This case illustrates AQP4 antibody-positive NMOSD after a second dose of the Pfizer-BioNTech COVID-19 mRNA BNT162b2 vaccine. NMOSD is an antibody-mediated disease of the central nervous system . Typical presentations of NMOSD include attacks of severe unilateral, bilateral, or rapidly sequential optic neuritis and transverse myelitis, which generally involve three or more vertebral segments on MRI (termed longitudinally extensive transverse myelitis or LETM). In addition, other areas of the central nervous system (CNS) can also be affected, resulting in area postrema, other brainstem, diencephalic, or cerebral presentations in some patients .
Factors responsible for triggering CNS inflammatory diseases, including NMOSD, are not well understood, but evidence suggests immunizations may be implicated in some cases. In a study by Karussis & Petrou, vaccinations were estimated to carry an overall risk of 0.1% in triggering central nervous system (CNS) inflammatory diseases. The most common post-vaccination CNS syndromes in this study were acute optic neuritis and transverse myelitis. NMOSD, acute disseminated encephalomyelitis (ADEM), and encephalitis with white matter involvement were also reported . Vaccinations that have been associated with NMOSD onset and/or relapses include influenza, tetanus and diphtheria (Td), tetanus, diphtheria, and pertussis (Tdap), human papillomavirus, pneumococcal, hepatitis A, hepatitis B, typhoid, yellow fever, and Japanese encephalitis vaccines . Interestingly, the risk of an NMOSD relapse after vaccination seems to be most clearly observed in patients who are not on preventative immunotherapy .
The pathophysiology of vaccine-triggered CNS disease remains incompletely understood, but some studies suggest post-vaccination demyelination is most likely triggering clinical disease expression in individuals who already have an underlying disease process . Evidence suggests that AQP4 antibodies may be detected long before clinical NMOSD onset, suggesting AQP4 antibody carriers can be asymptomatic for extended periods of time . Theoretically, these individuals may be particularly susceptible to developing clinical symptoms when faced with a possible trigger.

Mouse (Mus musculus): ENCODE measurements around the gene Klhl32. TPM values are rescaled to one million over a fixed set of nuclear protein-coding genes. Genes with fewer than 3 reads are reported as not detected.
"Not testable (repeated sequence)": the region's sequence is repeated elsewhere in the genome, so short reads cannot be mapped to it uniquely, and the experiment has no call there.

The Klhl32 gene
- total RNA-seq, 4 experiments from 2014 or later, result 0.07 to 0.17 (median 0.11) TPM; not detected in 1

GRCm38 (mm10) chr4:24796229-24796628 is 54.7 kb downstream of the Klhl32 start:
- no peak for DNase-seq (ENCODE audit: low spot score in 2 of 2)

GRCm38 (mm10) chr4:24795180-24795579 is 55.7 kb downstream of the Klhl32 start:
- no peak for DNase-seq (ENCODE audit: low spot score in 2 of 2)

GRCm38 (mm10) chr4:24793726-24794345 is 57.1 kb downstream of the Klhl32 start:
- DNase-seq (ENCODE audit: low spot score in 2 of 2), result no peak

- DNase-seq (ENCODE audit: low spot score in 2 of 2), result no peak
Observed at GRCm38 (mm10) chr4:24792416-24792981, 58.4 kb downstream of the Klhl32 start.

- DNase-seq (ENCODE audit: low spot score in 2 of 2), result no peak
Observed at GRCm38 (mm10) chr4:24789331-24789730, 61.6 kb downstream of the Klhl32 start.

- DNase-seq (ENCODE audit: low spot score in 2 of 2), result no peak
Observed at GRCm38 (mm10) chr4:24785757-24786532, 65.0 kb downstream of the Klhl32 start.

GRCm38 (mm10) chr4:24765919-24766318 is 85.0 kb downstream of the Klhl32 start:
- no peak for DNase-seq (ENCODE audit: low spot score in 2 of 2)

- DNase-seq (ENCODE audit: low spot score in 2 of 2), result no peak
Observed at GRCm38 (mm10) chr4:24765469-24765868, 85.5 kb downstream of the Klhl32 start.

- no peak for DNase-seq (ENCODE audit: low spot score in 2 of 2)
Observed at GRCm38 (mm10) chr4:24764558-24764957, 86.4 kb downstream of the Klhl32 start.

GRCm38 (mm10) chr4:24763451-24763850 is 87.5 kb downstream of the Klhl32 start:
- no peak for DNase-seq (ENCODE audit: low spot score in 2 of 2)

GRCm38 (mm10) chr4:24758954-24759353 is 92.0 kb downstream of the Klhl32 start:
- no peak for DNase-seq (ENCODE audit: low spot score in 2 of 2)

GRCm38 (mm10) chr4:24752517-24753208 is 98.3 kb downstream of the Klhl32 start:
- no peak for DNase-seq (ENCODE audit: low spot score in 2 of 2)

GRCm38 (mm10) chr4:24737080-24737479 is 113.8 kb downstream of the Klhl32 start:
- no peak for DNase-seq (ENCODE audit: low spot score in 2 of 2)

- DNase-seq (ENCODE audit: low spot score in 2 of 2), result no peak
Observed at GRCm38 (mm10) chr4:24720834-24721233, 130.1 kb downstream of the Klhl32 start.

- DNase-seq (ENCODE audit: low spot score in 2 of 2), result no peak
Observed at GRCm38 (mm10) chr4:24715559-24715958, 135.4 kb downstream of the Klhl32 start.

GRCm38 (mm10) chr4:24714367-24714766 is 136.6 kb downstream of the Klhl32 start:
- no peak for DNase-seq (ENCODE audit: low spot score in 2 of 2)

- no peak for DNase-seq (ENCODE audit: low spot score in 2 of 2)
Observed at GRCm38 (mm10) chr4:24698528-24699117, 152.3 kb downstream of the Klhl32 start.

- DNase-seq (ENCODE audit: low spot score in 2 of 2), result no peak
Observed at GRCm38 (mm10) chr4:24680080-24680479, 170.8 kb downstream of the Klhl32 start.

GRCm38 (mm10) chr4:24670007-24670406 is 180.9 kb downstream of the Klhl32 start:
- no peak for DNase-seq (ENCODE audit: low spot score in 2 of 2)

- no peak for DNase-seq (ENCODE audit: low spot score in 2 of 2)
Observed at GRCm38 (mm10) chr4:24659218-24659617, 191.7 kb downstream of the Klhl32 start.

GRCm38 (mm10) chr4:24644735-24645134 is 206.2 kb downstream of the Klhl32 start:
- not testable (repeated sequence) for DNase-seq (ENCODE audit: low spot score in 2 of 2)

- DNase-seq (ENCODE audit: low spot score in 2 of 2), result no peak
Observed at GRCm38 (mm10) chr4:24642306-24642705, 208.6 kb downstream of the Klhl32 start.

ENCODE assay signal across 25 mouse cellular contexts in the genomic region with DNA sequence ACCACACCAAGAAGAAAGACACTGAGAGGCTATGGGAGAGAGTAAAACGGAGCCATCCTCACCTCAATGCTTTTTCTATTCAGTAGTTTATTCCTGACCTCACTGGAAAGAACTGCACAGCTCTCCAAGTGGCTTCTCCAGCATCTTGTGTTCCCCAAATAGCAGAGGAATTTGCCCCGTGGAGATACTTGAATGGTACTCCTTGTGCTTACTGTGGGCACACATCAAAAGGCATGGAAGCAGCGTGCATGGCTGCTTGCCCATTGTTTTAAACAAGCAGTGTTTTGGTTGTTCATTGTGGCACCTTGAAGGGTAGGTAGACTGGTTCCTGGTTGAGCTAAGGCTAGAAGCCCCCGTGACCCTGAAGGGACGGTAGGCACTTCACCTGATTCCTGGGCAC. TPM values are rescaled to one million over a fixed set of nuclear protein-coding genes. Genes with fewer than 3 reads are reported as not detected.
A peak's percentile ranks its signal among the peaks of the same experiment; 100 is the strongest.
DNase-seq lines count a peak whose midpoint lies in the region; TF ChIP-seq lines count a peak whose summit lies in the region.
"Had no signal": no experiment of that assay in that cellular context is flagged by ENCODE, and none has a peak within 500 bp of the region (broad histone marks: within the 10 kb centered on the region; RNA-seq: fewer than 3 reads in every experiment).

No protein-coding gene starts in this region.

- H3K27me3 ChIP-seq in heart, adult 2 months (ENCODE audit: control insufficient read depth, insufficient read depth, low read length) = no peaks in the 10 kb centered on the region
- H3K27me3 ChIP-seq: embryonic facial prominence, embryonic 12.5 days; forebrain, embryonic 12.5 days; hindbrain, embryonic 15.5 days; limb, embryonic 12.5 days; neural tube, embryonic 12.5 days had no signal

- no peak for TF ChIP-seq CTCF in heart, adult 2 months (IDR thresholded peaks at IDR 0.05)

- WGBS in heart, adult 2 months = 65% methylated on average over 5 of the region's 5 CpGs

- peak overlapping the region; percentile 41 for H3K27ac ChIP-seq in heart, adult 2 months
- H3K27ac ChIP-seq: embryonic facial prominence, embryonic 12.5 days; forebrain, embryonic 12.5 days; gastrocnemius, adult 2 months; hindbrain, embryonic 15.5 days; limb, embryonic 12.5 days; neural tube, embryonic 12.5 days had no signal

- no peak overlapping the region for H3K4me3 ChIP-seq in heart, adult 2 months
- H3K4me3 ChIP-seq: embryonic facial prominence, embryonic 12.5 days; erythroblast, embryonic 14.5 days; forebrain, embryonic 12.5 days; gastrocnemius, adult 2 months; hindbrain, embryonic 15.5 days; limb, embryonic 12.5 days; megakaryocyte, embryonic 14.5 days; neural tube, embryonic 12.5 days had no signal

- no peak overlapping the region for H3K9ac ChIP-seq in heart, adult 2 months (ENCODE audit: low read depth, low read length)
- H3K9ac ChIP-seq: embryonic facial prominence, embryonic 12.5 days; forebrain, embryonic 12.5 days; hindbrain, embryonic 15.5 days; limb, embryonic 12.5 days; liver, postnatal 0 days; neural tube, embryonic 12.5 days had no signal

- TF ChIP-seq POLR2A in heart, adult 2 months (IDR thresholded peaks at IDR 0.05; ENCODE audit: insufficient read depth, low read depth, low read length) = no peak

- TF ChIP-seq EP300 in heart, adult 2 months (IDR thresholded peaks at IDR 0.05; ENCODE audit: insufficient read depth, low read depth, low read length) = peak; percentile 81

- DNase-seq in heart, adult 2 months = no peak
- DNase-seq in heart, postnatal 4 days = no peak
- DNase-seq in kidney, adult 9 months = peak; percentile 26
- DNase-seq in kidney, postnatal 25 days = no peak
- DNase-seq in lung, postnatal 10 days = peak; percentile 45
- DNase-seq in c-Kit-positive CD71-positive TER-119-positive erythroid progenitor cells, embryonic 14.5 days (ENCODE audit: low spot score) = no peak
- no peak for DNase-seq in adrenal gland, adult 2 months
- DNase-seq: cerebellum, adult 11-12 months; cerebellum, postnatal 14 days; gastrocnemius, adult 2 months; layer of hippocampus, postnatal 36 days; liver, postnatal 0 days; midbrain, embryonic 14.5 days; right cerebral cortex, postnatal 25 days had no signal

In the era of the COVID-19 pandemic with increasing vaccination rates worldwide, vaccine safety remains at the forefront of discussion. Neurological symptoms which have been reported in the Centers for Disease Control Vaccine Adverse Event Reporting System include dizziness, headache, pain, muscle spasms, myalgia, and paresthesias as well as rare cases of tremor, diplopia, tinnitus, dysphonia, seizures, and reactivation of herpes zoster. There are also rare cases of stroke, Guillan Barre Syndrome, facial palsy, transverse myelitis, and acute disseminated encephalomyelitis. With regards to NMOSD, there is very limited data linking COVID-19 vaccinations with disease onset. A case report from Fujikawa and colleagues describe a 46-year-old woman presenting with LETM involving C6-T2 without enhancement diagnosed 10 days following the SARS-CoV-2 mRNA-1273 (Moderna) vaccine . In contrast to our case, serum AQP4 antibodies were negative. Another case report described a middle-aged woman who developed mild fever, diarrhea, and area postrema syndrome three days after her first dose of an “inactivated virus vaccine.” MRI brain demonstrated area postrema and bilateral hypothalamus lesions without gadolinium enhancement. Serum testing was positive for AQP4, antinuclear, SSA, SSB, Ro-52, and p-ANCA antibodies. The patient was diagnosed as AQP4-positive NMOSD with coexisting systemic autoimmunity .
Overall, the risk of CNS disease post-vaccination remains lower than rates following infections against which the vaccines are aimed to protect. Additionally, current epidemiological data suggests the benefits of vaccinations both at an individual and population level prevail over potential risks of CNS complications [3,8]. Our case of a man with no previous history of neurological or inflammatory disease presenting with LETM, is, to our knowledge, the first case of de novo AQP4 positive NMOSD following BNT162b SARS-CoV-2 vaccination. Although we cannot prove causality, it is plausible that vaccination may have triggered disease activity in an individual with underlying susceptibility. Thus, we believe that people with presumed post-vaccine myelitis should be tested for AQP4 antibodies and, if the diagnostic criteria are met , managed like other patients with NMOSD.